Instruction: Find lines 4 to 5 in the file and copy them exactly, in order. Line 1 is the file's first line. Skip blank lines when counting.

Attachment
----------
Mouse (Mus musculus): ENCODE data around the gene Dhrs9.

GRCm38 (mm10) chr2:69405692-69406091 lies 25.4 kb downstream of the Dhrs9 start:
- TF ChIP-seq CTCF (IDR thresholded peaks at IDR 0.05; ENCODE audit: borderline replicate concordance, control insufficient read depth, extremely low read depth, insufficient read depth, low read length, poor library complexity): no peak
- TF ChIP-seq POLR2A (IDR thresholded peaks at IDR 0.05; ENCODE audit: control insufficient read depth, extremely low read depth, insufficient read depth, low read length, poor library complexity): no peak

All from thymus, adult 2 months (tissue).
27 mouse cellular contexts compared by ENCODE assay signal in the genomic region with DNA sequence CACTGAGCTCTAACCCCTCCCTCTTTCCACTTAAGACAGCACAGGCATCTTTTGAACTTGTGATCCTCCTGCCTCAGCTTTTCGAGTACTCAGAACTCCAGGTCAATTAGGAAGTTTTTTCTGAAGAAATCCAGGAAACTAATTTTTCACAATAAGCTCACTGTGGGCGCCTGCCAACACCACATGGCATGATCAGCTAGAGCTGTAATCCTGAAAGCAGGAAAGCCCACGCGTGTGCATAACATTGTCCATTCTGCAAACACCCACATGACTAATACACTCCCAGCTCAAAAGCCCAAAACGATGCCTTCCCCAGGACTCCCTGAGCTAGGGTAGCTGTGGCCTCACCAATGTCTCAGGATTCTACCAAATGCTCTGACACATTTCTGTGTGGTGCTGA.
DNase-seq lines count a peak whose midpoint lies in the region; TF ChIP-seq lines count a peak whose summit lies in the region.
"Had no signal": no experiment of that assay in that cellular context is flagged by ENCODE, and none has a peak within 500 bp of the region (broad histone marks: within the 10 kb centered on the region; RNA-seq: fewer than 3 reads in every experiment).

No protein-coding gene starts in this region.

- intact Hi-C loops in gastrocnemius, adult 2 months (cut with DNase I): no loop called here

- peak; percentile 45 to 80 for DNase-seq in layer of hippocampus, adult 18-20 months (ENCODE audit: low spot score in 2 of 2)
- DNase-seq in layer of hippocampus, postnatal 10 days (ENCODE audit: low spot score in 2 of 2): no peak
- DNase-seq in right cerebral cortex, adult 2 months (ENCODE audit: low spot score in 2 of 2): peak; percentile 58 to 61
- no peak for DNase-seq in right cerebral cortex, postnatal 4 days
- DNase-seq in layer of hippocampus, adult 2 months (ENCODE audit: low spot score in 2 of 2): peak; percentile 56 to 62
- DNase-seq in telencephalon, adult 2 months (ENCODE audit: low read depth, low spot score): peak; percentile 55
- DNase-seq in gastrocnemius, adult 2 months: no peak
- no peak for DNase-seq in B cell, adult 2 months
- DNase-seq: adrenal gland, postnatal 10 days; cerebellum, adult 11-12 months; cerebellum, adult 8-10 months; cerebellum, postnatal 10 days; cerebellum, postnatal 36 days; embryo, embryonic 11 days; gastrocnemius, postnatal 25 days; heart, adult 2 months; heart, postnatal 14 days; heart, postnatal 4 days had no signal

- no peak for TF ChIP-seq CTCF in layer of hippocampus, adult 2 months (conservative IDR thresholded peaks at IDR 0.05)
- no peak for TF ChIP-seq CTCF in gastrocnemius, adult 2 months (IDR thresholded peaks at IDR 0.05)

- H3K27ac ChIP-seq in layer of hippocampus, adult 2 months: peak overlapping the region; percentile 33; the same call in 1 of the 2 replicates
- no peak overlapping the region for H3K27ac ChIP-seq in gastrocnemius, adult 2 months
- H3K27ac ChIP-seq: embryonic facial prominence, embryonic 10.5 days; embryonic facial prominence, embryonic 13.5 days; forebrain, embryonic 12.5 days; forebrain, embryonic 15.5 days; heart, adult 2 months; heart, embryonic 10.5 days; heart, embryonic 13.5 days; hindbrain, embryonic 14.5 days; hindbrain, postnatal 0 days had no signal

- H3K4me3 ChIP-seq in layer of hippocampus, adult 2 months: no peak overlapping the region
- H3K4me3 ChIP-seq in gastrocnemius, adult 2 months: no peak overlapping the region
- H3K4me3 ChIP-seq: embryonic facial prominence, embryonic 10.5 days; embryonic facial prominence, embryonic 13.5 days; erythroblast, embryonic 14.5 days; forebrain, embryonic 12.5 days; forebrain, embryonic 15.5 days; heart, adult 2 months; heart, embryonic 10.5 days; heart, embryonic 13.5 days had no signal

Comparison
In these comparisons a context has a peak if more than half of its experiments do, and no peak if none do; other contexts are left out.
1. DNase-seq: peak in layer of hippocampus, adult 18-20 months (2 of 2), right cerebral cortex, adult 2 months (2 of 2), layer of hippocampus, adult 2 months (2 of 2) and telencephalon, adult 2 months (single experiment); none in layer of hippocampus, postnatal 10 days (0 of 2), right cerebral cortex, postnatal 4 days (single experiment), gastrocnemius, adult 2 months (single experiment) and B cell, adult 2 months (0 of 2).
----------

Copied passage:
- TF ChIP-seq POLR2A (IDR thresholded peaks at IDR 0.05; ENCODE audit: control insufficient read depth, extremely low read depth, insufficient read depth, low read length, poor library complexity): no peak

All from thymus, adult 2 months (tissue).